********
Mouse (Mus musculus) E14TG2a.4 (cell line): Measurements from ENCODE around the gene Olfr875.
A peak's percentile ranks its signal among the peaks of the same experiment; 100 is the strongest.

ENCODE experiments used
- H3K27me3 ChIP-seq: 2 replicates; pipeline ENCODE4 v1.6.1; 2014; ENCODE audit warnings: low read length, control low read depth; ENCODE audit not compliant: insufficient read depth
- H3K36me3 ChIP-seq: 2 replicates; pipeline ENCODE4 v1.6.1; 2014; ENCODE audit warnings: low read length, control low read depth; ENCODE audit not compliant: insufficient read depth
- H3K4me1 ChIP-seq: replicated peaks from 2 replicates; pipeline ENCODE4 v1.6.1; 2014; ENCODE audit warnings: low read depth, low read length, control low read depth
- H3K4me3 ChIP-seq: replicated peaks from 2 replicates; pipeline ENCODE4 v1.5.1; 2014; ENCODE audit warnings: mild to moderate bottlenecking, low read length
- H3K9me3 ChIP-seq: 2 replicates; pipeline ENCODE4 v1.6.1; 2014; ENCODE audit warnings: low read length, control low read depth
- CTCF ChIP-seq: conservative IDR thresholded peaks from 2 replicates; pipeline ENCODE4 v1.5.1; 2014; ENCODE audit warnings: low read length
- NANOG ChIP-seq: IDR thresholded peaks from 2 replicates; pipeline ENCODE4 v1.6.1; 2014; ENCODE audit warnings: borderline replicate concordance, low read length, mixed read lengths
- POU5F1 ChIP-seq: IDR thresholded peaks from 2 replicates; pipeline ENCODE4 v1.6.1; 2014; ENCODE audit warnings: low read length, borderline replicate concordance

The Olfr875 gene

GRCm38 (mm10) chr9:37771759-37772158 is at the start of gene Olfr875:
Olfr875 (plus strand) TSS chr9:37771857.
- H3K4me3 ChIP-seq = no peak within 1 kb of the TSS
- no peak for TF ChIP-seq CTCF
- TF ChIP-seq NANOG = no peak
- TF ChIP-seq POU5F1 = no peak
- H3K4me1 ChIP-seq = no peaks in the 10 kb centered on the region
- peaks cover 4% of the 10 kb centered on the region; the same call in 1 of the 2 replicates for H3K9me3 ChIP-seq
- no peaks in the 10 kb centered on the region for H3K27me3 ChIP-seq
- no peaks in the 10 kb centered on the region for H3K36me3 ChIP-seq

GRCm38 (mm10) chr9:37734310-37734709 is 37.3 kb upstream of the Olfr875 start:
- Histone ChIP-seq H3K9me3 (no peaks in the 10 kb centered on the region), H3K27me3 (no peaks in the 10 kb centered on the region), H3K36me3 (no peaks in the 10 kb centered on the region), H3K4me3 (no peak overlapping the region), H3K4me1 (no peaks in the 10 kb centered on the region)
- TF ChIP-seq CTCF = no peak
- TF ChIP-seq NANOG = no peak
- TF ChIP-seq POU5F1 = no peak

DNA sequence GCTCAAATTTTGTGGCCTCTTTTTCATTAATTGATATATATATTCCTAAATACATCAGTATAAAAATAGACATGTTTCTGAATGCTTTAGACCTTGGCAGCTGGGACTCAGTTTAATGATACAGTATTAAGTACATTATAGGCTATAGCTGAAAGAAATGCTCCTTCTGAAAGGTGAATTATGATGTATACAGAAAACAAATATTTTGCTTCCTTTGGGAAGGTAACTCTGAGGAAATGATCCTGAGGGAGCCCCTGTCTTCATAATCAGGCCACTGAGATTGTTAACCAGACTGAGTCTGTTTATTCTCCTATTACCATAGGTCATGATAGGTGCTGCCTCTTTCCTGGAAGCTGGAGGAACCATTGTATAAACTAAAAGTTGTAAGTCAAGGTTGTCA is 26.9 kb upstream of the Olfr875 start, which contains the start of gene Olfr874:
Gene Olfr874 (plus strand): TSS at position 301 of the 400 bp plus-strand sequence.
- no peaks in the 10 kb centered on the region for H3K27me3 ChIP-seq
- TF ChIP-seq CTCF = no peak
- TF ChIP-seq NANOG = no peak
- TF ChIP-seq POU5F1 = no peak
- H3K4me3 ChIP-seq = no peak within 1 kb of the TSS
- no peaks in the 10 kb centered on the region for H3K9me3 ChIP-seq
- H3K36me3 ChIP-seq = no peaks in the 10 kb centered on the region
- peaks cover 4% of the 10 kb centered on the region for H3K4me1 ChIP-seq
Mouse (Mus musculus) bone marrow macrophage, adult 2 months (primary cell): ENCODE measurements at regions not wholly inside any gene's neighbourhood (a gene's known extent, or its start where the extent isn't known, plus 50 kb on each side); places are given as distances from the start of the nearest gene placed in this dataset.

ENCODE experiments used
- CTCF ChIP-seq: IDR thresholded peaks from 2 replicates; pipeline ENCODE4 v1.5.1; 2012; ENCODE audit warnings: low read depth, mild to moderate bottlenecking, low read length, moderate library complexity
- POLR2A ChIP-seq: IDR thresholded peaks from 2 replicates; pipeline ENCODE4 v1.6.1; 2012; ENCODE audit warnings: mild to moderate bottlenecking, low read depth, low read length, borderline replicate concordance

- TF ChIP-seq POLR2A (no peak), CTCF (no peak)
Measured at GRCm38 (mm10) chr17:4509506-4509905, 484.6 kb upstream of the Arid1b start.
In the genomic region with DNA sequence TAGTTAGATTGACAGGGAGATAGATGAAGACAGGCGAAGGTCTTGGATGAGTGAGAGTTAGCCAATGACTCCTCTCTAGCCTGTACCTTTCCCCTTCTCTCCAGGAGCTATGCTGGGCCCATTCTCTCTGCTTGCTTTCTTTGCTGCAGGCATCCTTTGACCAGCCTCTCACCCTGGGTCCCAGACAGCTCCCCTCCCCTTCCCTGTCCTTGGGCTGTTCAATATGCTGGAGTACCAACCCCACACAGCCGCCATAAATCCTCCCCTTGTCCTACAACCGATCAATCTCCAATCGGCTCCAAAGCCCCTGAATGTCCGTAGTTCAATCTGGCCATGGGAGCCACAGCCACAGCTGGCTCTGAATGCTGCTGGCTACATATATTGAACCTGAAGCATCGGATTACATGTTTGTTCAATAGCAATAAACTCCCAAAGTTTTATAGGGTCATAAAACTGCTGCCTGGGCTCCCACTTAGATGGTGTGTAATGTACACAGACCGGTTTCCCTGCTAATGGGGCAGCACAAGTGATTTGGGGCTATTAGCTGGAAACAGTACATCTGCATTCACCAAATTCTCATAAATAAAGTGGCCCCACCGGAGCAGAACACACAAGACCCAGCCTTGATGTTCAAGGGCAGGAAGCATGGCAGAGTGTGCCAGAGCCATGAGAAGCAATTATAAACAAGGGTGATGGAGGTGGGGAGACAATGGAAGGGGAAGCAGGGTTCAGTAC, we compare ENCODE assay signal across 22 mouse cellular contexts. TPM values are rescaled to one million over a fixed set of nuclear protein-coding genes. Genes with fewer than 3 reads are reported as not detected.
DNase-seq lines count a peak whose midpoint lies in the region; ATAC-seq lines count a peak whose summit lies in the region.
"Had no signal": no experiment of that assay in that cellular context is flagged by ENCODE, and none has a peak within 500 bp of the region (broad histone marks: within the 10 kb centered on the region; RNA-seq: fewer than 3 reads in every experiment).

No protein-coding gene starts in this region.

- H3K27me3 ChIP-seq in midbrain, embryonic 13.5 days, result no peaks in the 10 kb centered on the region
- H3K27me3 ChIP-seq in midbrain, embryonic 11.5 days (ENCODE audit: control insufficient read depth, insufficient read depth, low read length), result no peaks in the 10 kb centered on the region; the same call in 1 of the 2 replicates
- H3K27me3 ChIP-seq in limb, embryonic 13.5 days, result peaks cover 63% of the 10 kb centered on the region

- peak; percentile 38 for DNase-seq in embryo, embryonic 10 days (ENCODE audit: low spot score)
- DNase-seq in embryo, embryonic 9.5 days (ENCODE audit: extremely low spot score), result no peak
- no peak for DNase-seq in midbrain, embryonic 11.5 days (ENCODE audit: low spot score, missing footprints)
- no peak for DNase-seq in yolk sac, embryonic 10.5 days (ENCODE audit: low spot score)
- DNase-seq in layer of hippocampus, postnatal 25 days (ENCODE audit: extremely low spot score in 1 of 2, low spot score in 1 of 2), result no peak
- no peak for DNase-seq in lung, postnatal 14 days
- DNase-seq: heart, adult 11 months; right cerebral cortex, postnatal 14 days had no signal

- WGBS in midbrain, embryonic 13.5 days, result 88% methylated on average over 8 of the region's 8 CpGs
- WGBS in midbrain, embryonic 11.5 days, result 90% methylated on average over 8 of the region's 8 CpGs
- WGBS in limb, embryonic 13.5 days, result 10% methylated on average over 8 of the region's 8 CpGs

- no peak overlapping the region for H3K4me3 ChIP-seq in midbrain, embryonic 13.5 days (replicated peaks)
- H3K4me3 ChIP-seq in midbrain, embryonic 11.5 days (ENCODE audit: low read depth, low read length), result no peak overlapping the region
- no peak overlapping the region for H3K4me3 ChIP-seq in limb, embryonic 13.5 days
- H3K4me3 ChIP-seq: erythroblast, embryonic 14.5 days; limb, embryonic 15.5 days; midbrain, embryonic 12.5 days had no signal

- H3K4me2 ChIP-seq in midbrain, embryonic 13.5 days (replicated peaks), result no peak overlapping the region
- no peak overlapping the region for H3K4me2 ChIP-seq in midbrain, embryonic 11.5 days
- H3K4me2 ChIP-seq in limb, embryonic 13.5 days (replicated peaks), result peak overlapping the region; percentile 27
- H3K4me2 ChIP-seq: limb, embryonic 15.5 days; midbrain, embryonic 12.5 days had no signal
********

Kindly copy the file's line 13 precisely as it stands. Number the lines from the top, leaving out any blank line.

GRCm38 (mm10) chr9:37771759-37772158 is at the start of gene Olfr875: